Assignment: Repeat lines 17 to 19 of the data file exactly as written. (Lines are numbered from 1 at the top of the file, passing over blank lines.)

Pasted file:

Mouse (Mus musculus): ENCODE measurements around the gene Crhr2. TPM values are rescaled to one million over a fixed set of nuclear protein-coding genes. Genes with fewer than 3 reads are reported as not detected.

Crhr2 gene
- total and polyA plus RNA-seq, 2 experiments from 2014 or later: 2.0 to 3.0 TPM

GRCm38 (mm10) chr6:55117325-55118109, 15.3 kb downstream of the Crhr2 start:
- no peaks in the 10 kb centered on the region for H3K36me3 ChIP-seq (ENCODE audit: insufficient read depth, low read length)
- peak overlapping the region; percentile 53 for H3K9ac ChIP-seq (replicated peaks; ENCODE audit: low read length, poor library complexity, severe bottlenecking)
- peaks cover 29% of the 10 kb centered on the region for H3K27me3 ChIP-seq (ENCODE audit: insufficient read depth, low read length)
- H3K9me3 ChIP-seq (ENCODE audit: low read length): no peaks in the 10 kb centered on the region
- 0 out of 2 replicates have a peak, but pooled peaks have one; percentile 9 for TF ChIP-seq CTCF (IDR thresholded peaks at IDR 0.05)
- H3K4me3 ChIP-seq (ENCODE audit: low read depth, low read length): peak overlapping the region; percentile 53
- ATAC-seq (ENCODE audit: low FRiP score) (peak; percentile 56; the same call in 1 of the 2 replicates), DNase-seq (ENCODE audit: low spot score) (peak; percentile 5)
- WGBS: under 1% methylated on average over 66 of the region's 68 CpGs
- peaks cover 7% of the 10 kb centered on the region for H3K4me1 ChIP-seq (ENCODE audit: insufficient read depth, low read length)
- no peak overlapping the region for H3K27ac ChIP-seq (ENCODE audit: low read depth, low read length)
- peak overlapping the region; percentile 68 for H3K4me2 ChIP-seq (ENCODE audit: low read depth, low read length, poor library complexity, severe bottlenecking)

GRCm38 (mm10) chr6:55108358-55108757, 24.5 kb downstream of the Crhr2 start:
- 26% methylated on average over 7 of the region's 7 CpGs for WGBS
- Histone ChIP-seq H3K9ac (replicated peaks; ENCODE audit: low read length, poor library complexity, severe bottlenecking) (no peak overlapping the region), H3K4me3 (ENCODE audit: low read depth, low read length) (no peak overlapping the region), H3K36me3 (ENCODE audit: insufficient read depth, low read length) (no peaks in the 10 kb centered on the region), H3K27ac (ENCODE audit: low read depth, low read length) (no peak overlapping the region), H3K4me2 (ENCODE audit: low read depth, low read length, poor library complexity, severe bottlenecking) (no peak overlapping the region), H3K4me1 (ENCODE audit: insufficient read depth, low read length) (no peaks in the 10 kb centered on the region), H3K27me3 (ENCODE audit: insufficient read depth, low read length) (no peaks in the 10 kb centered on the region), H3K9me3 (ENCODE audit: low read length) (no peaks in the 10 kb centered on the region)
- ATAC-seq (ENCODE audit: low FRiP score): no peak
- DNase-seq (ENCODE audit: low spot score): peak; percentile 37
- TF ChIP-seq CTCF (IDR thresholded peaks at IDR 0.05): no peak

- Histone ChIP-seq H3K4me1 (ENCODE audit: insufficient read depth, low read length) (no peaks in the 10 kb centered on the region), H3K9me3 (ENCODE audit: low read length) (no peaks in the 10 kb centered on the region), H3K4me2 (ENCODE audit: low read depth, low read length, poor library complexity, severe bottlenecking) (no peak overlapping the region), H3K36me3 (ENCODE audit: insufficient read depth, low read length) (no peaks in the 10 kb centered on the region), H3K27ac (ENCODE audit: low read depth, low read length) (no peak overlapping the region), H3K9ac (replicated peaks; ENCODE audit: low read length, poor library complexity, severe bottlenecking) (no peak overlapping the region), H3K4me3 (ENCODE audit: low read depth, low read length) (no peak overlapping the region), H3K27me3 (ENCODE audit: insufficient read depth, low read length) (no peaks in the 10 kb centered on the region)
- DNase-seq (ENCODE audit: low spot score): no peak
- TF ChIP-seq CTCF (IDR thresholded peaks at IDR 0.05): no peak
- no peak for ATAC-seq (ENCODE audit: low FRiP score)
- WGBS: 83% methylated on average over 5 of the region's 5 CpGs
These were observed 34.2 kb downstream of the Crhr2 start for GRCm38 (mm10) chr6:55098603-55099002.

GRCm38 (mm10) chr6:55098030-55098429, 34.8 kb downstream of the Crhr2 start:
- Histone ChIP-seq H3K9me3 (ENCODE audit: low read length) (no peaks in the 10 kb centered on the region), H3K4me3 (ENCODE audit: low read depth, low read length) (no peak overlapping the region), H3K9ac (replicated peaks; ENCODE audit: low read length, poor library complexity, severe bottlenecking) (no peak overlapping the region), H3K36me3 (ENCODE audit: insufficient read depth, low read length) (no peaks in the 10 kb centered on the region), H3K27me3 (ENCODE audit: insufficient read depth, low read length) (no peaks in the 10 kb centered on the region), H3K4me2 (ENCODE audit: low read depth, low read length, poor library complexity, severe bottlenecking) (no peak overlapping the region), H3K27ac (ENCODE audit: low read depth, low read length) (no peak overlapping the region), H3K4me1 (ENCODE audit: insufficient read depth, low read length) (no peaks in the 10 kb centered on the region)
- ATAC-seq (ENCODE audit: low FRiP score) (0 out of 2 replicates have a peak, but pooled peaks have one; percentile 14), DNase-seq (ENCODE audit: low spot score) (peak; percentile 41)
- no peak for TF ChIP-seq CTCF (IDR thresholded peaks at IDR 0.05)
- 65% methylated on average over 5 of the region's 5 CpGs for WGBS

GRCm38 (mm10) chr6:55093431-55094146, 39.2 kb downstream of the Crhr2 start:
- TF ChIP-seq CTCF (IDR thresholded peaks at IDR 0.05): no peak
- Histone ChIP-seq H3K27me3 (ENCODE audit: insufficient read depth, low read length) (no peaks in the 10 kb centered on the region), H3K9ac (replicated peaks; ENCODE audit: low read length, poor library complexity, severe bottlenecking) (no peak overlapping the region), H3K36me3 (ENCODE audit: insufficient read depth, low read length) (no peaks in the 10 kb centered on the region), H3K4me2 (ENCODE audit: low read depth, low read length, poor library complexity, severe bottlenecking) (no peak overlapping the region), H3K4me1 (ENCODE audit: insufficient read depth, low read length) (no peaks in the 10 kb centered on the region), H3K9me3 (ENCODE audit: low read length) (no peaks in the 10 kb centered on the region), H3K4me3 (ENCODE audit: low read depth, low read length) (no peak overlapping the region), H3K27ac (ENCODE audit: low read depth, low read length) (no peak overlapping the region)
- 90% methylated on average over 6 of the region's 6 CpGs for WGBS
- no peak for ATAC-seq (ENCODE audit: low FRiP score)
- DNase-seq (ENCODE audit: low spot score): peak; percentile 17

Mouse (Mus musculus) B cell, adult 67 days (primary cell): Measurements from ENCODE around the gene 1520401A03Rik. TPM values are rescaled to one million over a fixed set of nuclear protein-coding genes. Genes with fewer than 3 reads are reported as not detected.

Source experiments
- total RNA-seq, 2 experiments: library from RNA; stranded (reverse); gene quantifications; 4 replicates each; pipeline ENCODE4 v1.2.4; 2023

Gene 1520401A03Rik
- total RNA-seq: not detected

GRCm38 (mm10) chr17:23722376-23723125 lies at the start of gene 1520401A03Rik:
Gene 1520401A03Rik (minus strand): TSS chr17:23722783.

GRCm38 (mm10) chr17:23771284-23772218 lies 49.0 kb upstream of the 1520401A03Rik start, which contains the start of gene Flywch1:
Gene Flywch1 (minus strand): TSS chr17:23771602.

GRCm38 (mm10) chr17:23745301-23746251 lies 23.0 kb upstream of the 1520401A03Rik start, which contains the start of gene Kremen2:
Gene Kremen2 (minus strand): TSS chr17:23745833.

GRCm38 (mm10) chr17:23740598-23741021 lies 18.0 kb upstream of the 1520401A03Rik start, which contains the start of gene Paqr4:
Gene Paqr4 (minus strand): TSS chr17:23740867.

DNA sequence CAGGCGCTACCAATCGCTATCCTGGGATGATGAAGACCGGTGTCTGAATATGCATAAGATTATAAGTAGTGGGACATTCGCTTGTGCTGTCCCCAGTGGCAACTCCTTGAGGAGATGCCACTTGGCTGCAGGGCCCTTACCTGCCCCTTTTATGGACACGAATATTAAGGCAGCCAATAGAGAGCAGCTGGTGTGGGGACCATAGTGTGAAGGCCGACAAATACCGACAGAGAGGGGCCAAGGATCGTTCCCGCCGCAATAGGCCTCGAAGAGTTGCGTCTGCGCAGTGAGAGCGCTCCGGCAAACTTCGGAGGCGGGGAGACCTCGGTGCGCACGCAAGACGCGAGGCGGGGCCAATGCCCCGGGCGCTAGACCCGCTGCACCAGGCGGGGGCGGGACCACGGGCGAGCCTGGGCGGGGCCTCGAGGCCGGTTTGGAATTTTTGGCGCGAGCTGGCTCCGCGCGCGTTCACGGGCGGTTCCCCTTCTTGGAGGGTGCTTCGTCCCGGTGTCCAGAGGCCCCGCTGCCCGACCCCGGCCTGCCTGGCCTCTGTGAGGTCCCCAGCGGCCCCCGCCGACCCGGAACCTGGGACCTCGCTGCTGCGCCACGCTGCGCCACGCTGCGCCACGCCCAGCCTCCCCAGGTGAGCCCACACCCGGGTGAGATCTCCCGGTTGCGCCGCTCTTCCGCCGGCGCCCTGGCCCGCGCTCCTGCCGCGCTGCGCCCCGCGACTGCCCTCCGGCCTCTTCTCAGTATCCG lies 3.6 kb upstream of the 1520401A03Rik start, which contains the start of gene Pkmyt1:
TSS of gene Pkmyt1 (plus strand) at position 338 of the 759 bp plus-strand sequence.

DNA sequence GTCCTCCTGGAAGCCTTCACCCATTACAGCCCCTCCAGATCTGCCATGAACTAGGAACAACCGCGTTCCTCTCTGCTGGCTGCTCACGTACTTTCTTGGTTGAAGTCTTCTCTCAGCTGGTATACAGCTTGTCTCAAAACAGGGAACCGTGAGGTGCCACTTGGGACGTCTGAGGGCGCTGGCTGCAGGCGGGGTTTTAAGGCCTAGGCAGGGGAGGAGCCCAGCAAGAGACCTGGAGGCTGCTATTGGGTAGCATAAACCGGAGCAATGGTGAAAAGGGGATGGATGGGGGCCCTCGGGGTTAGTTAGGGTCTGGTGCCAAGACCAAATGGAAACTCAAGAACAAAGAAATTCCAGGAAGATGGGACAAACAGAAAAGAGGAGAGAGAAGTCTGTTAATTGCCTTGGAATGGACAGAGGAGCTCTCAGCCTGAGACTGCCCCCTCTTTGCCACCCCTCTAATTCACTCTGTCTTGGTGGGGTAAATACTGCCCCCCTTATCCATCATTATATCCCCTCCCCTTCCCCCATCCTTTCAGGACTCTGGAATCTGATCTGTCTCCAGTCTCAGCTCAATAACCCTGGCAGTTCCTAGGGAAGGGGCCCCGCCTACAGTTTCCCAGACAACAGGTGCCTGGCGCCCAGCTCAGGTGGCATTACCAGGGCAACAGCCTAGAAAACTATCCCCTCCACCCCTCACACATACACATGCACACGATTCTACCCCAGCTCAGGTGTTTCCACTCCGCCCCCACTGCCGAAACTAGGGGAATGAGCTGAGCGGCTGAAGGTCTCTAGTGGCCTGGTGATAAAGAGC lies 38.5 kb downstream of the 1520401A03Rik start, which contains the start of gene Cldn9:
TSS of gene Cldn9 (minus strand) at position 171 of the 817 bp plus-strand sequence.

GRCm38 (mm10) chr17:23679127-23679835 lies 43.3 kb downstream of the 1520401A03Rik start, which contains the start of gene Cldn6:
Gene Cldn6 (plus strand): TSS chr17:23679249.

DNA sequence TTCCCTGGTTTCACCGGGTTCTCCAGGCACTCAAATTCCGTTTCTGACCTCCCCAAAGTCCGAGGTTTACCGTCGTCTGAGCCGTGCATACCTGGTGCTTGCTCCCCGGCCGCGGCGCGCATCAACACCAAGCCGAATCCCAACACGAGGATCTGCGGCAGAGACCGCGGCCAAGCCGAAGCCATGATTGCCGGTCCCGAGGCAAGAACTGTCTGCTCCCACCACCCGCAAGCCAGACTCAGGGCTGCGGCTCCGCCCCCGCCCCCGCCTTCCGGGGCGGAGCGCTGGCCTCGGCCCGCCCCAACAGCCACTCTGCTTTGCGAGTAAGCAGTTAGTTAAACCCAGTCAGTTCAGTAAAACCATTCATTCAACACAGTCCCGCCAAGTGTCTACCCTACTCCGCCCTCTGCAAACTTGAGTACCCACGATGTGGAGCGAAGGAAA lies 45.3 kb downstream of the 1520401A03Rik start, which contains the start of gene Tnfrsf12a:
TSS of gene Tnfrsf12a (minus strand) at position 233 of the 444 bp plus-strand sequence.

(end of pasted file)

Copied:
- 26% methylated on average over 7 of the region's 7 CpGs for WGBS
- Histone ChIP-seq H3K9ac (replicated peaks; ENCODE audit: low read length, poor library complexity, severe bottlenecking) (no peak overlapping the region), H3K4me3 (ENCODE audit: low read depth, low read length) (no peak overlapping the region), H3K36me3 (ENCODE audit: insufficient read depth, low read length) (no peaks in the 10 kb centered on the region), H3K27ac (ENCODE audit: low read depth, low read length) (no peak overlapping the region), H3K4me2 (ENCODE audit: low read depth, low read length, poor library complexity, severe bottlenecking) (no peak overlapping the region), H3K4me1 (ENCODE audit: insufficient read depth, low read length) (no peaks in the 10 kb centered on the region), H3K27me3 (ENCODE audit: insufficient read depth, low read length) (no peaks in the 10 kb centered on the region), H3K9me3 (ENCODE audit: low read length) (no peaks in the 10 kb centered on the region)
- ATAC-seq (ENCODE audit: low FRiP score): no peak